ALSO IN THIS SERIES: What's in store for our old coal towns? Germany paves the way
Looking backwards could show the way forward for regional communities planning for a future beyond mining.
One of Australia's export mainstays, thermal coal, faces an uncertain long term future and attention is turning to the question of how regional communities replace the 30,000 high paid mining jobs with new industries.
Regional advocates like Niall Blair, former NSW Primary Industries Minister and current Charles Sturt University Professor of Food Sustainability, argues new ideas can revitalise old regional mainstays in food and farming industries.
"The mining sector pays high wages and you need to replace it with something else that offers high paying jobs," Mr Blair said.
"Transition can be hard but fear not because the beauty in what we'll hopefully see, with new food and food waste developments, is new industries with replacement high-paying jobs."
Australia has been to slow act. Germany's federal government has passed, with bipartisan support, a $65 billion climate action policy with a shut of brown coal and its 20,000 jobs by 2038.
It also managed a decades-long slow exit from its black coal underground mining industry, which peaked in the 1950s with 600,000 workers and closed its last pit in 2018.
Germany was guided by 'just transition' for workers. Federal and regional governments, industry, community representatives and unions worked together to map out an equitable deal.
The whole world is talking about just transition... and one country is doing the opposite and that is strangeMichael Mersmann
They managed to switch workers from its increasingly uneconomic, high-cost mines to new manufacturing and other industries without forced layoffs by offering retirement packages for the over 50s, retraining, or potentially transition to jobs among the shrinking pool of operating mines.
German miner's union IG BCE global and European affairs director Michael Mersmann said if Australia didn't plan for an exit from coal jobs it would be "the biggest mistake you could do".
"It's ridiculous to deny climate change. The longer I turn a blind eye, the less time I have to find a solution."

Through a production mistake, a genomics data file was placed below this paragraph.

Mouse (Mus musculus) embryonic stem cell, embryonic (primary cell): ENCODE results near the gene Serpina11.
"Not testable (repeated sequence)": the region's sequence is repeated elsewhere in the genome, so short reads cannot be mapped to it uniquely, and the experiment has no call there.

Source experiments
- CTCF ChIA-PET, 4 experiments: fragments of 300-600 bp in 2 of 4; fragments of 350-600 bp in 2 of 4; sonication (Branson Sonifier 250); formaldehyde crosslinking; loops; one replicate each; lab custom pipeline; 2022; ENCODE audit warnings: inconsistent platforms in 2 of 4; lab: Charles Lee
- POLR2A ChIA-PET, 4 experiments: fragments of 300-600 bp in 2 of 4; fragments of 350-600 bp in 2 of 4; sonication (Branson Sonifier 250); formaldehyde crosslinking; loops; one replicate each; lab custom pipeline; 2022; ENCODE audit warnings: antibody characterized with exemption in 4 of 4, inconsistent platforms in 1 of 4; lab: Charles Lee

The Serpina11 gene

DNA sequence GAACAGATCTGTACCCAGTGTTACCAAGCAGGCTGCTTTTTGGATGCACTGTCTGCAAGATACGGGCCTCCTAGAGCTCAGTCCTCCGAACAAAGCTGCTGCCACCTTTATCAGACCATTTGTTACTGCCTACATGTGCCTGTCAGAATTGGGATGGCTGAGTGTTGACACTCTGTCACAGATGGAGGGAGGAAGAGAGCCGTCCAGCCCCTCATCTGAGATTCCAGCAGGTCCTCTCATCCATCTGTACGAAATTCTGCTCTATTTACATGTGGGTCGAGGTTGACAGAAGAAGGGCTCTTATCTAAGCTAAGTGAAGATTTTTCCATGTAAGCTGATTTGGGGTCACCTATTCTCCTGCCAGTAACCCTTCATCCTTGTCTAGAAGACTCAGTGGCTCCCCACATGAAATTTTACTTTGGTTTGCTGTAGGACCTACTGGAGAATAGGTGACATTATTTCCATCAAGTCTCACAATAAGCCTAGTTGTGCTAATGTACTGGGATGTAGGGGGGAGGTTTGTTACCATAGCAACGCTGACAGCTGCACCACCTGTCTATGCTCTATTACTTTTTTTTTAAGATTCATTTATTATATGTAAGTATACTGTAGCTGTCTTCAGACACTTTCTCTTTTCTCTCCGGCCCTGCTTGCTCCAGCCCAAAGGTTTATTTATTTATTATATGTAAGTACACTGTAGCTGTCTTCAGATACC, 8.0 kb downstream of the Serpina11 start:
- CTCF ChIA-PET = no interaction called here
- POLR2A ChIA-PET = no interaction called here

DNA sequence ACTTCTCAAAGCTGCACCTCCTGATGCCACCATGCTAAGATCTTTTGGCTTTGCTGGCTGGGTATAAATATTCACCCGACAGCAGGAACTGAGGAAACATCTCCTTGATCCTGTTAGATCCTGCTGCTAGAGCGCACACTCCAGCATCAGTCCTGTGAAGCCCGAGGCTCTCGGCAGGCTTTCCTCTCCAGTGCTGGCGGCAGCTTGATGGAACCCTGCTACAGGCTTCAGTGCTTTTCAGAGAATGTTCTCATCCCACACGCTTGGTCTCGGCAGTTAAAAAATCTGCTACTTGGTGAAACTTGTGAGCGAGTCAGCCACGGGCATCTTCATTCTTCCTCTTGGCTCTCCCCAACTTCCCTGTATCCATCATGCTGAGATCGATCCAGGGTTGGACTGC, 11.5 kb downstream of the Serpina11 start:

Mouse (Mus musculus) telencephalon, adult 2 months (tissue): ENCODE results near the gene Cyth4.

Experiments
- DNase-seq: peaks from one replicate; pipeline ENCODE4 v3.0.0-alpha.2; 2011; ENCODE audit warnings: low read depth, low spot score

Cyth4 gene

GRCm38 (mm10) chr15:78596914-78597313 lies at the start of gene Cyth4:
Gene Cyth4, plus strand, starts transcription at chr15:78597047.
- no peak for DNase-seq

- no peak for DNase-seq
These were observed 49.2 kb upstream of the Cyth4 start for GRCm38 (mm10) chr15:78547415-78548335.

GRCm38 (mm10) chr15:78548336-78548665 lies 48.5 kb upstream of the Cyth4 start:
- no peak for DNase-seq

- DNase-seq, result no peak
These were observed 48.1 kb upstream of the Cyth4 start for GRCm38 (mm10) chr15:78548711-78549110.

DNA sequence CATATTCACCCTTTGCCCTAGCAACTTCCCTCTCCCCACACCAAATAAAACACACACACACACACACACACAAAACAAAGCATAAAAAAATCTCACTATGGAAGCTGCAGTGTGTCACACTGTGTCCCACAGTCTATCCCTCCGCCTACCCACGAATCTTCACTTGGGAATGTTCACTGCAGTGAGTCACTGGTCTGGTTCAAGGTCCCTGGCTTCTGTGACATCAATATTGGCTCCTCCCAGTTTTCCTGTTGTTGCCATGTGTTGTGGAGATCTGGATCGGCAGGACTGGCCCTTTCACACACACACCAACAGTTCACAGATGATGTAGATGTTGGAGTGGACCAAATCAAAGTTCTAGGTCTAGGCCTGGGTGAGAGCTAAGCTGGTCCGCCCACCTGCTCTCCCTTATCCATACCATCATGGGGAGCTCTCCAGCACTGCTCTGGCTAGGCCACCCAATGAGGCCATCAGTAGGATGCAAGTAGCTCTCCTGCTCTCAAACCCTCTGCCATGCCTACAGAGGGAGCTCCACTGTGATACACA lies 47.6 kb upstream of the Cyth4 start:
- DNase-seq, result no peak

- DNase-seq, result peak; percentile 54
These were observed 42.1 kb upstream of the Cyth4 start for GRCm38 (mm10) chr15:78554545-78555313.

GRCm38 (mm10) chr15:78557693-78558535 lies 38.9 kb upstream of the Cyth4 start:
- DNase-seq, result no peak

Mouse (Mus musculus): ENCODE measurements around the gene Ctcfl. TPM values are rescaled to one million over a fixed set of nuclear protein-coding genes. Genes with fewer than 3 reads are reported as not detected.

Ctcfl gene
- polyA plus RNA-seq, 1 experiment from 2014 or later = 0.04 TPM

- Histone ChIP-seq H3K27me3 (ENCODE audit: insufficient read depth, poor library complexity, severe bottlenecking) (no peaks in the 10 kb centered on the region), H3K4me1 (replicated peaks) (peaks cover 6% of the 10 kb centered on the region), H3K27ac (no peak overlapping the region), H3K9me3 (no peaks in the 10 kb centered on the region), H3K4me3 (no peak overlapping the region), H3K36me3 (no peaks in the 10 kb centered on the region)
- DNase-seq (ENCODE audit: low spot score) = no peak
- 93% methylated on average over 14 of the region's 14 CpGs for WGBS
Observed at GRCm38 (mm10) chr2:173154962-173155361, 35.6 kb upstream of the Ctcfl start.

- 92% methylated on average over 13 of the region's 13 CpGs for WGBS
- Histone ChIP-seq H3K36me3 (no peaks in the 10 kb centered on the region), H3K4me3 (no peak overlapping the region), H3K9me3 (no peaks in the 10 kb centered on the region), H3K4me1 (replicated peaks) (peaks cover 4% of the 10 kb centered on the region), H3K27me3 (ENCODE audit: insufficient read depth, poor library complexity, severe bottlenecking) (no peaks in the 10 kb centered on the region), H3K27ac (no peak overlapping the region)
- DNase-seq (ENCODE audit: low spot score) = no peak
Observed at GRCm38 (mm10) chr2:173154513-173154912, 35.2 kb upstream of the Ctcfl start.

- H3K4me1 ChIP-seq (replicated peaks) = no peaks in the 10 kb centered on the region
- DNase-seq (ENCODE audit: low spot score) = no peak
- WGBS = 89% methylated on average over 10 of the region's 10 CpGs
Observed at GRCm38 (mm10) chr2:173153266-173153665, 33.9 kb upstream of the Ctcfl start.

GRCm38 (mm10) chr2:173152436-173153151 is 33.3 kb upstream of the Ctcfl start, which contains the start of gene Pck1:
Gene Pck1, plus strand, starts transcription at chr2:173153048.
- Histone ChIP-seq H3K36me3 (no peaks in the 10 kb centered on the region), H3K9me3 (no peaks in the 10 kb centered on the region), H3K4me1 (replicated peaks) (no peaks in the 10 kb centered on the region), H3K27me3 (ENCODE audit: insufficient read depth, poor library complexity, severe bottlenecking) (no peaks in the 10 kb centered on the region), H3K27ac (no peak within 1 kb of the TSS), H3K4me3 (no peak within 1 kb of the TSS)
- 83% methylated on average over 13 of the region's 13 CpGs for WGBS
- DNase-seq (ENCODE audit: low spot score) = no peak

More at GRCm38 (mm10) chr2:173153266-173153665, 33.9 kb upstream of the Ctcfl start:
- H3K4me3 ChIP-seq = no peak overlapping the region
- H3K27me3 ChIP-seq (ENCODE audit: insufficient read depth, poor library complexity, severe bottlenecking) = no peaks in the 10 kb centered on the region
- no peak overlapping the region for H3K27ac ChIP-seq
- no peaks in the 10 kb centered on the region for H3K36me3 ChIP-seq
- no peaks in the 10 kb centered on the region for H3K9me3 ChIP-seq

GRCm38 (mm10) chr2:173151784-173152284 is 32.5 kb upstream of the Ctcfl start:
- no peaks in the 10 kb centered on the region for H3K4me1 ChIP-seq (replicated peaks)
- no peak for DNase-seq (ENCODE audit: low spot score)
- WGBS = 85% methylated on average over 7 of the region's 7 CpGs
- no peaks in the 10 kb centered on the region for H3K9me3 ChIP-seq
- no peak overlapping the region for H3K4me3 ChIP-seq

He warned against expanding thermal coal.
"The whole world is talking about just transition, about necessary changes in a certain timeframe, and one country is doing just the opposite and that is strange.
"I can understand in Australia coal is the most important product you have economically, but I think it is only a limited time where the world uses coal, maybe 20 years, but it will go down."
Lock the Gate co-ordinator, George Woods, said Australian governments are "going through the motions" of holding inquiries into industry transition "but Germany put its money where its mouth is".
Ms Woods said in coal communities it had been "taboo to be candid" about the need to plan for a future without coal, but mining communities had to engage in discussion.
"The future could be complicated, but it would begin with strong rehabilitation requirements for mining companies.
"There is also a lot of land locked up in mining company hands that's not being used productively.
"Also, an example from the Hunter Valley, we have a deepwater port that can export manufactured food and that has to be part of the picture too."
Rising production costs, particularly for power and water, coupled with new technology innovation is driving producers to utilise food and agricultural waste to improve their profitability, according to Mr Blair.
"Soon there will be no such thing as waste, it will be the building blocks of the next life cycle."
Waste accounts for half of the fruit and vegetables produced globally, one third of energy consumption and about one quarter of water used in agriculture.
"Australia generates more than 7 million tonnes of food waste a year.
"We are wasting one third of our produce, which not only wastes the water that was used to grow it, it creates greenhouse gases," Mr Blair said.
"That is product that should go back into the food chain. It could be used as animal feed, composted to improve soil, or used in biodigesters to generate heat and energy."
In the UK around 40 per cent of bread is wasted. Since 2015 British food waste company Toast has used more than 1 million slices' worth of unsold bread from bakeries and other offcuts from seven countries to brew beer, donating all the profits to food waste charity.
In Australia, 40pc of potatoes were being wasted because they were deemed out of specification for sale, but a new processing technique is processing them into starch which is used in probiotic products.
Canberra based start-up company Goterra uses black soldier fly maggots to turn food waste into compost.
- Mike Foley visited Germany with the Climate Council earlier this year.